Cortisol is a steroid hormone synthesised in the adrenal glands under control of the hypothalamus. Cortisol, amongst other roles, responds to stress, regulates blood sugar, and fights infections.  The both parts of the nervous system are involved in the response to stress: The central nervous system (CNS) responds to stress by activating the hypothalamus, while the peripheral nervous system modulates the hypothalamic-pituitary-adrenal (HPA) axis and the autonomic nervous system (ANS).  In combination, these systems interact with the immune system contributing to the pathogenesis of stress related diseases.

Uniquely the HPA axis integrates both physical and psychosocial signals to maintain a wide range of the functions from metabolism,  to cardiovascular, immune, and reproductive systems.  Thus, downstream cortisol levels can be used to measure  the activity of the HPA axis. In combination with cortisol, the digestive enzyme salivary alpha-amylase (sAA) has emerged as a useful marker of ANS activity in stress research.

In most people, cortisol levels are highest in the morning on waking, decline throughout the day and lowest around midnight.  Most studies compare a baseline collected before and after the experiment.  Sometimes researchers use baselines on different days.  If you wanted to see if cortisol/ sAA was influenced by the intervention a baseline measure before/ after the task and after is probably ideal and you will need a control group to control for diurnal changes (cortisol will drop in most people who are not doing much over an hour or so and the control group allows you to see if the test group change differently to just the normal diurnal cycle).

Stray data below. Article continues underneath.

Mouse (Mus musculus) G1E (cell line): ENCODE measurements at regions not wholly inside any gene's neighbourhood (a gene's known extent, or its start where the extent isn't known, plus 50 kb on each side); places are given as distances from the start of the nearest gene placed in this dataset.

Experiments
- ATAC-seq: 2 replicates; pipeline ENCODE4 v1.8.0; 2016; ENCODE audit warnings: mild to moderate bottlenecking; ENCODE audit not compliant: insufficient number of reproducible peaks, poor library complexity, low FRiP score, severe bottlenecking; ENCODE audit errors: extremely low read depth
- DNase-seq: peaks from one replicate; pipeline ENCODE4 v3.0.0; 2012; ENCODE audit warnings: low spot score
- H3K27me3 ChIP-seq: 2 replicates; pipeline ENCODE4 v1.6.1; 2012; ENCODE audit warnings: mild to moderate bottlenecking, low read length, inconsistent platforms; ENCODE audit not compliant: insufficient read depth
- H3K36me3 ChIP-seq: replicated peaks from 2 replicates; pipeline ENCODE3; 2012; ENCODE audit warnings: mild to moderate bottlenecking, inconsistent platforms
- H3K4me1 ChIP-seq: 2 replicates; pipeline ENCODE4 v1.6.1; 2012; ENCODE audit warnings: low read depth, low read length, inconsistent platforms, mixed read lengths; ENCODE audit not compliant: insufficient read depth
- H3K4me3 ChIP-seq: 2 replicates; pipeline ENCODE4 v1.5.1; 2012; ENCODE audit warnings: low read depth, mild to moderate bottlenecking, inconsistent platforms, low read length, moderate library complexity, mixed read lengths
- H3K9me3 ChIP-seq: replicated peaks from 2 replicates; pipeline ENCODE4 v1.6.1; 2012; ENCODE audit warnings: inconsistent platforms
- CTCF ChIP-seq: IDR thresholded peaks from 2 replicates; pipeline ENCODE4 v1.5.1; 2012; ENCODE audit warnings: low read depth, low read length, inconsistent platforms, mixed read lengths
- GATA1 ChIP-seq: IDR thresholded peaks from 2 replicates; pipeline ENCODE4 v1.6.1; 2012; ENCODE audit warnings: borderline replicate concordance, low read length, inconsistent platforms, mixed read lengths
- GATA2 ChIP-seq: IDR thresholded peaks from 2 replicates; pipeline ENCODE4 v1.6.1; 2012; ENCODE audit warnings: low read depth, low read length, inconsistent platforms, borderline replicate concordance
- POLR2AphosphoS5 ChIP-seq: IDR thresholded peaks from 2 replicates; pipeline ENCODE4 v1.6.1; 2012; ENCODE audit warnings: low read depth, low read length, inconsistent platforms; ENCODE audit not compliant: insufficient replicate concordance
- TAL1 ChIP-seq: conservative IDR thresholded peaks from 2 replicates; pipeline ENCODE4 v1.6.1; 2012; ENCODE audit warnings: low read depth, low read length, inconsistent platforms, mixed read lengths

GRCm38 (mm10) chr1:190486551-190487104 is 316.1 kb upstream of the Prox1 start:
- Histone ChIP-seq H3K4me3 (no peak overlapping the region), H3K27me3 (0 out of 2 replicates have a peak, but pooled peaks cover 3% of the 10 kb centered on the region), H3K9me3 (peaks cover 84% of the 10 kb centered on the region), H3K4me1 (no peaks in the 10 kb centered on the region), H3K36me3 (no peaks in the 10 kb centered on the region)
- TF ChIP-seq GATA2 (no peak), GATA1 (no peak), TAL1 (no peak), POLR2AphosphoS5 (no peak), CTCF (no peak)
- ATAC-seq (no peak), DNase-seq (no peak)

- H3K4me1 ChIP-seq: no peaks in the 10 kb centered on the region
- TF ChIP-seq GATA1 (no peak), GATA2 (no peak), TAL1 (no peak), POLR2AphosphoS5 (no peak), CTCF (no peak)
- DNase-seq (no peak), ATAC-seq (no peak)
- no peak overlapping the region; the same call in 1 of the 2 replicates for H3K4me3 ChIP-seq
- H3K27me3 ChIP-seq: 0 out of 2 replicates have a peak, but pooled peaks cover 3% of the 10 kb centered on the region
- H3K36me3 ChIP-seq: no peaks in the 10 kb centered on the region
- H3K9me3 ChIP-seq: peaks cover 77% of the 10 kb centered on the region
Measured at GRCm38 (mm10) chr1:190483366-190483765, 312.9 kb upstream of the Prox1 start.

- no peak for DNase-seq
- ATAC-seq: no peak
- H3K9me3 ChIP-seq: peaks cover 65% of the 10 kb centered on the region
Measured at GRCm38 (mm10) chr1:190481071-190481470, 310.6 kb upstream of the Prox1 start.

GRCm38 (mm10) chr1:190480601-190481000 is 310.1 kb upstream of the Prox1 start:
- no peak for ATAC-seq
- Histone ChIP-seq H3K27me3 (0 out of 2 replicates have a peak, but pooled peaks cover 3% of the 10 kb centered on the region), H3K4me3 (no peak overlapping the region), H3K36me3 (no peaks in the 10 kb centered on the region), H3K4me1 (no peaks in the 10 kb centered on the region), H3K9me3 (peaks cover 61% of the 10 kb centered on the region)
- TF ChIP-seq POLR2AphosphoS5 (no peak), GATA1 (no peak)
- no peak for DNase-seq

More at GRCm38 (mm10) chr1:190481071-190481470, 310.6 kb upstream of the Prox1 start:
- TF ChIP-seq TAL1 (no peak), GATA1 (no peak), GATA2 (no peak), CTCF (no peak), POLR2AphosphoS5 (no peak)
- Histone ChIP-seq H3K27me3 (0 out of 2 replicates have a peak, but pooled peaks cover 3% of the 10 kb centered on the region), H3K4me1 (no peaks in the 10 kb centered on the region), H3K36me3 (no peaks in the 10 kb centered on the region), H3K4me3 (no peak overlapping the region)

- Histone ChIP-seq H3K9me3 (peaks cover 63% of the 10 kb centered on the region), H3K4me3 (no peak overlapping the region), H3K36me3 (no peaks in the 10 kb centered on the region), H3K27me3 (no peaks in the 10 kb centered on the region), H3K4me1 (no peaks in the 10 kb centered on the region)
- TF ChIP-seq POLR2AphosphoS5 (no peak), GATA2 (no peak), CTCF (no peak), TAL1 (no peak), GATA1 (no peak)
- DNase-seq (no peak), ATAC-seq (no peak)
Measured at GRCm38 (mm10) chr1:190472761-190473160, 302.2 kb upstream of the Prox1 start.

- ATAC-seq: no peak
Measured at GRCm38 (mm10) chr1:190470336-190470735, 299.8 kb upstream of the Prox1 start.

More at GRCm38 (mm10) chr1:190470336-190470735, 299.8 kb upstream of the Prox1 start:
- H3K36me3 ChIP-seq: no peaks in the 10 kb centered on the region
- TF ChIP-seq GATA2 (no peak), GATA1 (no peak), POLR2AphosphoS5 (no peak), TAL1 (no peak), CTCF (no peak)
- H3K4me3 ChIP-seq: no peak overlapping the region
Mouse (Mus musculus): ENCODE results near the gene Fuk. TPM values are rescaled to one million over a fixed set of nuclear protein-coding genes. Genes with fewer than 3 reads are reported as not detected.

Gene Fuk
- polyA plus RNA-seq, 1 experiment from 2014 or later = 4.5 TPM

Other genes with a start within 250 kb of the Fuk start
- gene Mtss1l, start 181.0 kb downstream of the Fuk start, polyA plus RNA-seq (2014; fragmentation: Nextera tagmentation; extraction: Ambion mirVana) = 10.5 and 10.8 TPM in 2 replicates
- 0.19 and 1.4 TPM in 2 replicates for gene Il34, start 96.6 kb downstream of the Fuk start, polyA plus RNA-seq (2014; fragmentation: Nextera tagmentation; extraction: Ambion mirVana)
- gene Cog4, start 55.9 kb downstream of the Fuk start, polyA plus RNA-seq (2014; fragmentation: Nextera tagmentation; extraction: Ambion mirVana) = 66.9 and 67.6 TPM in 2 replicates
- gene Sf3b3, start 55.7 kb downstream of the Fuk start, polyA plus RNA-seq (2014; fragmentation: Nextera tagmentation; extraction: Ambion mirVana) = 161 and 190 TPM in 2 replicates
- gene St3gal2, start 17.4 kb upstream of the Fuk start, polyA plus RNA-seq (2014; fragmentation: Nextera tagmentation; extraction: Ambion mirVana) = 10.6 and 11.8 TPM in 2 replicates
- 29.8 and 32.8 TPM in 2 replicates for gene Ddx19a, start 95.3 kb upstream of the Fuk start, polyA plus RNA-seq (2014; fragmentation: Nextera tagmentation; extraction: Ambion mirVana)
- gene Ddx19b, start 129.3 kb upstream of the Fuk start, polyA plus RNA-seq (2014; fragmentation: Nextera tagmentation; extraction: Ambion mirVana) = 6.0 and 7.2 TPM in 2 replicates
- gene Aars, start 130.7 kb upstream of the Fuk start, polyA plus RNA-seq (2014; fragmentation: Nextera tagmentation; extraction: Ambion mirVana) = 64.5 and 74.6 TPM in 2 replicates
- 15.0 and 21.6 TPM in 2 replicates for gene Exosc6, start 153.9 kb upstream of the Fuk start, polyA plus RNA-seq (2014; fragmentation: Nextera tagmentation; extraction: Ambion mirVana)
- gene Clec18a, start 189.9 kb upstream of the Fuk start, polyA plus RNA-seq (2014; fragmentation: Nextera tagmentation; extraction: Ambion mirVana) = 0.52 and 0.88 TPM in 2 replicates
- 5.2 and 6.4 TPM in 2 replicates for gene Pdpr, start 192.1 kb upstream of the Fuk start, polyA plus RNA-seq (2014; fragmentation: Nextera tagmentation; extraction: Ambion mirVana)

We are often asked about the cortisol and sAA reaction speeds, which are different and so post intervention measures in a study would need to be timed differently.  sAA reacts quickly and the declines quickly; cortisol peaks 20-40 minute after the stressor.  For example for a short task based study we may recommend a measure just after the task, one at 20mins, 40mins and then perhaps 60 mins.  Cortisol is slow to return to baseline, at 60mins cortisol will not have returned to baseline but sAA would.  This is one example, contact us for more information on study design for long tasks, multiple interventions or longitudinal studies. 

References and further reading

This is an old paper but a classic for cortisol response timings: 

Dickerson, S. S., & Kemeny, M. E. (2004). Acute stressors and cortisol responses: a theoretical integration and synthesis of laboratory research. Psychological Bulletin, 130(3), 355–391. https://doi.org/10.1037/0033-2909.130.3.355

Ali, N., Nater, U.M. Salivary Alpha-Amylase as a Biomarker of Stress in Behavioral Medicine. Int.J. Behav. Med. 27, 337–342 (2020). https://doi.org/10.1007/s12529-019-09843-x